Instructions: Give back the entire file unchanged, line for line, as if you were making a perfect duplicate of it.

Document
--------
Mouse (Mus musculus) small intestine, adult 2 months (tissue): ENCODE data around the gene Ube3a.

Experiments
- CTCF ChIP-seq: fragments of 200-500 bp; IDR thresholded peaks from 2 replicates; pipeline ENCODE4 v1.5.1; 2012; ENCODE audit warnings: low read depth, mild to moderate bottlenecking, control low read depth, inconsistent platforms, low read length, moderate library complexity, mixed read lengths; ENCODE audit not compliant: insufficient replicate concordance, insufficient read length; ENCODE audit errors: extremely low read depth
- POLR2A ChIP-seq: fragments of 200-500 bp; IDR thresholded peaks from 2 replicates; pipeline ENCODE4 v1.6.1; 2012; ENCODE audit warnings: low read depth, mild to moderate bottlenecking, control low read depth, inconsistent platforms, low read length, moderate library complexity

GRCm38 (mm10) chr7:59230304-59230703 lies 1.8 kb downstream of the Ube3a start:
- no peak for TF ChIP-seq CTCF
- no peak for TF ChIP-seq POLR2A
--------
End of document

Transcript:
Mouse (Mus musculus) small intestine, adult 2 months (tissue): ENCODE data around the gene Ube3a.

Experiments
- CTCF ChIP-seq: fragments of 200-500 bp; IDR thresholded peaks from 2 replicates; pipeline ENCODE4 v1.5.1; 2012; ENCODE audit warnings: low read depth, mild to moderate bottlenecking, control low read depth, inconsistent platforms, low read length, moderate library complexity, mixed read lengths; ENCODE audit not compliant: insufficient replicate concordance, insufficient read length; ENCODE audit errors: extremely low read depth
- POLR2A ChIP-seq: fragments of 200-500 bp; IDR thresholded peaks from 2 replicates; pipeline ENCODE4 v1.6.1; 2012; ENCODE audit warnings: low read depth, mild to moderate bottlenecking, control low read depth, inconsistent platforms, low read length, moderate library complexity

GRCm38 (mm10) chr7:59230304-59230703 lies 1.8 kb downstream of the Ube3a start:
- no peak for TF ChIP-seq CTCF
- no peak for TF ChIP-seq POLR2A